We give details on the Swiss Balance of Payments for the first three quarters of 2014. Switzerland continues to see a strong trade surplus of 10% of GDP, while with the weak global economy, the Swiss investment income has broken down. Therefore the total current account surplus has fallen to 5.7%.
Readers were long waiting for the update on the Swiss balance of payments for the year 2014. The less experienced readers please refer to the Balance of Payments Model on our website to understand the context.
The IMF changed methodology and so did all central banks (Balance of Payments and International Investment Position Manual, Sixth Edition, BPM6).
The major two changes for Switzerland were:
- Gold used for non-monetary purposes (i.e. not at central banks balance sheets) is now part of the current account and not of the financial account (formerly called “capital account”).
- Merchanting, the trade with commodities, is now part of goods and not of services any more.
The first implied far higher import and exports inside the Swiss current account and less movement inside the financial account. The second meant a weakening of the Swiss surplus in services and strengthening of the surplus in goods.
Moreover, labour income and investment income were summarized as “primary income” and the current transfers (mostly when foreigners send money to their families abroad), was renamed into secondary income. The plus/minus sign on the financial account inverted. The full details on the BPM6 changes can be found on the SNB website.
We were initially shocked with the decision to treat gold not as an investment any more, but as a simple good, just like machines or quickly consumed oil. The SNB, however, clearly identifies the Swiss imports and exports in non-monetary gold and the net value for merchanting. They also restated the 2013 balance of payments with the new method. This helped to understand the changes from 2013 to 2014, both the ones that come with the new method and the ones that come with changing economic data. We focus here on the changed economic data, we base on the revised 2013 figures. The 2013 numbers are therefore different from the ones inside our history of the Swiss balance of payments that does the old method.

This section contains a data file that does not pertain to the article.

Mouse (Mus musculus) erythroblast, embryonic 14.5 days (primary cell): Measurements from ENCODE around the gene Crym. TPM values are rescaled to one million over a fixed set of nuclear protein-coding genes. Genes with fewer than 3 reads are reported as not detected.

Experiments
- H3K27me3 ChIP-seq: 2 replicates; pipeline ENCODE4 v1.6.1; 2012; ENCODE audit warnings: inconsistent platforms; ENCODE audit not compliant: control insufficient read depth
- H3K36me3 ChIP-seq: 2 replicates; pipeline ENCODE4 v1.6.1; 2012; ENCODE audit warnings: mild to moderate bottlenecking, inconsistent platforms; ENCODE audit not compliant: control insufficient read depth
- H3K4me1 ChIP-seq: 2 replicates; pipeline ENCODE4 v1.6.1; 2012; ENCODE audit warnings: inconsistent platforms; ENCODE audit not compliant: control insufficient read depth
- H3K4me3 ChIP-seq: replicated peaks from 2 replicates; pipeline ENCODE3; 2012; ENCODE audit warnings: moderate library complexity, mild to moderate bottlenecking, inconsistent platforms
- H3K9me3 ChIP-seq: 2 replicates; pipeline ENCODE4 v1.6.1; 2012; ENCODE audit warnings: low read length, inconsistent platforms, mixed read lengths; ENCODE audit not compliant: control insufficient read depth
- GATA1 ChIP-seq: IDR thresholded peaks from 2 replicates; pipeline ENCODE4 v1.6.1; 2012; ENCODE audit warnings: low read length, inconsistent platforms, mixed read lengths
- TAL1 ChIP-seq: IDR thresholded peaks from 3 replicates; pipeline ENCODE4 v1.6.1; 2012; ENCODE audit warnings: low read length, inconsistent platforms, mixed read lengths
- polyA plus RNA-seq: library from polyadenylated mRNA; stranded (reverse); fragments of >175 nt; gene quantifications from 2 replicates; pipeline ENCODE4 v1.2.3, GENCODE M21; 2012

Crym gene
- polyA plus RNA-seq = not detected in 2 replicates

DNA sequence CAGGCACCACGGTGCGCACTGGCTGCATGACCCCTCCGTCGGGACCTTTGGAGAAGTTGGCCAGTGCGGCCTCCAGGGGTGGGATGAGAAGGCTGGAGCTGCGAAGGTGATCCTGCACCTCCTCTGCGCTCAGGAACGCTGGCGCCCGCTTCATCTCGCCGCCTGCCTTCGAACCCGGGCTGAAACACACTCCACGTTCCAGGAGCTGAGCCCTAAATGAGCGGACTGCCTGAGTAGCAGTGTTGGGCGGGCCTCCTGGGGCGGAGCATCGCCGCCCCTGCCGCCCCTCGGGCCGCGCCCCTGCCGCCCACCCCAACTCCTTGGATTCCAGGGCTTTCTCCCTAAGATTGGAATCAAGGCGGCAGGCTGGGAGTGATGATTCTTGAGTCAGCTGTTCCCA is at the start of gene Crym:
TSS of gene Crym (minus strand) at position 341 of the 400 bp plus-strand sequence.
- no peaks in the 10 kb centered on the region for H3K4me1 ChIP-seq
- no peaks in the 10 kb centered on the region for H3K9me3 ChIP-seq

- With the collapse of the oil price and of currencies in Emerging Markets and weak stock markets in Europe, the Swiss investment income has broken down. This breakdown was reflected on the valuation of investments.
- If we look at the net international investment position (NIIP) of the United States, we see similarly low figures. It has fallen from -29% in 2013 to -35% in 2014. Hence the U.S. lived a substantial weakening of its international income and of its net position. Some foreign nations, in particular the UK or Canada, have improved their NIIP, because they possess many American assets denominated in the now stronger dollar.
- With the decision to buy US Treasuries, most of them in summer 2011 for a weak dollar under 0.80 CHF, the SNB bought a huge put option against a global economic slowing. This measure has had a massive success for now and counteracted the weak Swiss investment performance in 2014. The SNB has managed to improve the Swiss NIIP despite falling valuations of Swiss assets in Emerging Markets and Europe. It has risen to 784 billion CHF in Q3 from 706 billion still in Q1, when the franc was still far stronger.